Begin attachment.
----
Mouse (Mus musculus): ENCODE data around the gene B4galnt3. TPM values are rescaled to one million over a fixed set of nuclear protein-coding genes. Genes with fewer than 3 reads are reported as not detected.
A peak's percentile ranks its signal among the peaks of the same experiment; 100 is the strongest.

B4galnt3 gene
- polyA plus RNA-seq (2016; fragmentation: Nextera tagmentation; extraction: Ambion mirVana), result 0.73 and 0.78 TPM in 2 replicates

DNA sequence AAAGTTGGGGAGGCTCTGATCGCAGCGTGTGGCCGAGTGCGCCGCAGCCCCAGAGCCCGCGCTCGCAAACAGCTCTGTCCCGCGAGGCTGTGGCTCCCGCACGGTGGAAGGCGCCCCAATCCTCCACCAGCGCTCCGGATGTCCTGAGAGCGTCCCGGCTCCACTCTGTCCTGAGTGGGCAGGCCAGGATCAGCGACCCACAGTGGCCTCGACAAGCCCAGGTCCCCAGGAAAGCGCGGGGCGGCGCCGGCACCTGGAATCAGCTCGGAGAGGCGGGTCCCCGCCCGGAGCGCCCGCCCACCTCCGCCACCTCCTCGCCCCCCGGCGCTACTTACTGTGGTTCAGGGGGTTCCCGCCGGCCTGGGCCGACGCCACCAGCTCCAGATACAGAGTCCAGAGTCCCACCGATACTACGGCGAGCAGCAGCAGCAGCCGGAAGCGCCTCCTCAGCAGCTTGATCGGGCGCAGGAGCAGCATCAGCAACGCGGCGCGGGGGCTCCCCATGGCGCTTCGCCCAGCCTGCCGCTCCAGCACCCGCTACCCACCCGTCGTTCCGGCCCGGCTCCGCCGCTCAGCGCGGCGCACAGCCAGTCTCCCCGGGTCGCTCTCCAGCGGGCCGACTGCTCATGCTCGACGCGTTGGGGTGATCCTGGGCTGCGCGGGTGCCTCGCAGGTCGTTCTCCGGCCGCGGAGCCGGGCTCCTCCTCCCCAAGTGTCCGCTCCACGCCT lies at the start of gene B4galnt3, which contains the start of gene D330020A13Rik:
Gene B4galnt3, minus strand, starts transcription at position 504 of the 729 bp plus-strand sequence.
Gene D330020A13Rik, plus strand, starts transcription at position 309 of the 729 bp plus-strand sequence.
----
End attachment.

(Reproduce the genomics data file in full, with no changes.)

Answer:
Mouse (Mus musculus): ENCODE data around the gene B4galnt3. TPM values are rescaled to one million over a fixed set of nuclear protein-coding genes. Genes with fewer than 3 reads are reported as not detected.
A peak's percentile ranks its signal among the peaks of the same experiment; 100 is the strongest.

B4galnt3 gene
- polyA plus RNA-seq (2016; fragmentation: Nextera tagmentation; extraction: Ambion mirVana), result 0.73 and 0.78 TPM in 2 replicates

DNA sequence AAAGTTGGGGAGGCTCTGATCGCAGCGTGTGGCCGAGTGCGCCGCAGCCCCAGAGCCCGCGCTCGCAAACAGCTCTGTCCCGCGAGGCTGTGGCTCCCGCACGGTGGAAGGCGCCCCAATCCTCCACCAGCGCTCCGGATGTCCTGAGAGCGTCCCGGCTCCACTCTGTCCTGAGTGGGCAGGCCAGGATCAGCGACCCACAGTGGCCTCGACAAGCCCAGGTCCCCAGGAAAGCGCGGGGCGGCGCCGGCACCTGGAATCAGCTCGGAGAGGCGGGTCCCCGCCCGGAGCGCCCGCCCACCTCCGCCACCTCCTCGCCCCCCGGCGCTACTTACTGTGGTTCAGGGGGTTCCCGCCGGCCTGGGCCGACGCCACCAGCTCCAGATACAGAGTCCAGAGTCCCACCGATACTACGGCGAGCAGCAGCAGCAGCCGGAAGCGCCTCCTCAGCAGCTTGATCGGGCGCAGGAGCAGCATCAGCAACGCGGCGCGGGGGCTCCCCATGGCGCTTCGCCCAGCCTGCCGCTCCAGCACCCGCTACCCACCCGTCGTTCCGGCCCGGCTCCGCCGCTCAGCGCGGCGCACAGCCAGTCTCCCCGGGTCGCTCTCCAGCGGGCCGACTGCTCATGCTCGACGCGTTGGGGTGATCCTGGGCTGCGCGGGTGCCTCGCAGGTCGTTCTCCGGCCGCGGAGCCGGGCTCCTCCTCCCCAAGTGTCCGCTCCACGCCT lies at the start of gene B4galnt3, which contains the start of gene D330020A13Rik:
Gene B4galnt3, minus strand, starts transcription at position 504 of the 729 bp plus-strand sequence.
Gene D330020A13Rik, plus strand, starts transcription at position 309 of the 729 bp plus-strand sequence.